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Home Buying Dilemma

Should I or Shouldn’t I?

Buying vs. Renting in Todays Market.

What is YOUR American dream? The dream most people conjure up typically involves owning a home. Is it the same for you? Unfortunately, if you’re anything like most of us, the decline of the economy has really put a damper on your future goals. While the marketing crash affected the whole country, the severity of the bursted housing bubble and its subsequent recovery time vary dramatically between areas. Since the real estate market is a localized industry you can’t depend on the answers found in the pages of the New York Times or the Washington Post to determine whether or not buying is right for you. Instead, you need to talk to a local real estate agent and mortgage lender to safely determine your ability to purchase a home. If you’re looking for a home in the Commonwealth of Virginia and wondering whether it’s better to buy or rent, read on.


The idea of rent payment vs. mortgage payment is not the main question that needs to be answered when considering purchasing a home. You first need to ask yourself — “am I even ready to settle down“? If you’re thinking about traveling for a year, or maybe imagine a move in the near future, buying a home might not be in your best interest. You don’t need to know the exact area you want to purchase a property to know you’re ready to buy,  but rather that you’re willing to stay in one location for a few years so you can gain equity in your home.

Now, lets talk supply and demand. According to notable media sources, the Commonwealth of Virginia is on fire. CNN Money declared Richmond the #4 “hottest housing market for 2014,” while Forbes named Richmond #23 for “Best cities and neighborhoods for millennials.” Richmond seems to be everywhere; top 50 this, top 10 that. Richmond’s increasing notoriety has produced a steady stream of new residents, meaning a bigger demand for homes. What happens when demand rises and supply goes down? Prices increase. If you bought a home in the Fan District of Richmond in 2013, your price per square foot could have risen upwards of $15 in just one year. It’s not just the City of Richmond whose sale prices have seen an increase; the Commonwealth in its entirety has grown from the city’s success. If you bought a home in 2011 with 1,500 sq. ft. or less in the western portion of Henrico County your price per square foot would have increased an average of $10.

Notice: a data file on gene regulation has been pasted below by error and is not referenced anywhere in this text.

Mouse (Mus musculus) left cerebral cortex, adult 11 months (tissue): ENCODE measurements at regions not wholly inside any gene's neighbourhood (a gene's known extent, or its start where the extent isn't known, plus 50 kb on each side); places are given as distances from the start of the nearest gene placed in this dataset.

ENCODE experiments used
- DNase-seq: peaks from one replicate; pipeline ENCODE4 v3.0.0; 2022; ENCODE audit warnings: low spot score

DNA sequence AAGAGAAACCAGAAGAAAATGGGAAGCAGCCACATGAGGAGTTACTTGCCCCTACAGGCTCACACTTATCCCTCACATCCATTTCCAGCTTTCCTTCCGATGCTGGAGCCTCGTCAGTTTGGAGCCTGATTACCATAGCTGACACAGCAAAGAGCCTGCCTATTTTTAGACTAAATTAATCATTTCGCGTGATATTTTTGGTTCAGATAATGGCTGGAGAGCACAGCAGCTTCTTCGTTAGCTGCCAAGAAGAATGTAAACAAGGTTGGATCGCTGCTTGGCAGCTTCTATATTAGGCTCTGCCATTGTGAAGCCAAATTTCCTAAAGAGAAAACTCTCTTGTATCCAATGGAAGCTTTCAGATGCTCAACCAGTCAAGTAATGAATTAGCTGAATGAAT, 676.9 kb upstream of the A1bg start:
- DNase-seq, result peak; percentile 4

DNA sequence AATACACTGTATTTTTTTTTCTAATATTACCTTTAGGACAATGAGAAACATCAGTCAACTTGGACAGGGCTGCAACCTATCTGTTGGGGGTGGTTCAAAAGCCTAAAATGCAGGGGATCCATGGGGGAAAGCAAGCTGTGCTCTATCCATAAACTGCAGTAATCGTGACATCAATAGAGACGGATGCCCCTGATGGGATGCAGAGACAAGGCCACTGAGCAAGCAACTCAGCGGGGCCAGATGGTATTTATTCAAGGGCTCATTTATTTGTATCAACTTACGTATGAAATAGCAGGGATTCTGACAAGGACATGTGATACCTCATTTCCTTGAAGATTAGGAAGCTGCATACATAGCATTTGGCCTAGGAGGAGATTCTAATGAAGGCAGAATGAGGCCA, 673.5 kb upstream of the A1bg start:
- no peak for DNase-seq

Prices are on the rise, and don’t seem to be slowing down, which gives your new home the ability to appreciate. We know what that means for owners, but what does it mean for renters? Well, it means increased rental cost. The rental market varies based on inflation and interest rates, while home owners with a fixed rate mortgage can rest assured knowing that year after year they will be making the same monthly payments. Still think renting may be better for you? Well consider the fact that mortgage rates are still floating around 4.2%. I feel like an obnoxious radio ad, “These are below recession rates!”, but really, it’s true. The Fannie Mac annual average rate for 2005 was 5.87%. We would all love the rates to stay this low, but the ebbs and flows of the economy are sure to alter this at some point, making NOW a good time to lock in your rate and buy yourself a home.

All of this sounds fine and dandy, but what if you don’t have the credit to apply for a loan, or the money to put down on a house? Well, my advice is to speak with a mortgage lender to make sure this is true. Some loans allow for lower credit scores, while others don’t require any money down. If you still can’t make purchasing a home work for you, the mortgage lender you spoke with will be able to put you on the fast track to clearing reports and raising scores. Once you’ve gotten a pre-approval letter it is time to find yourself a realtor, and we hope you pick us to help find your dream home.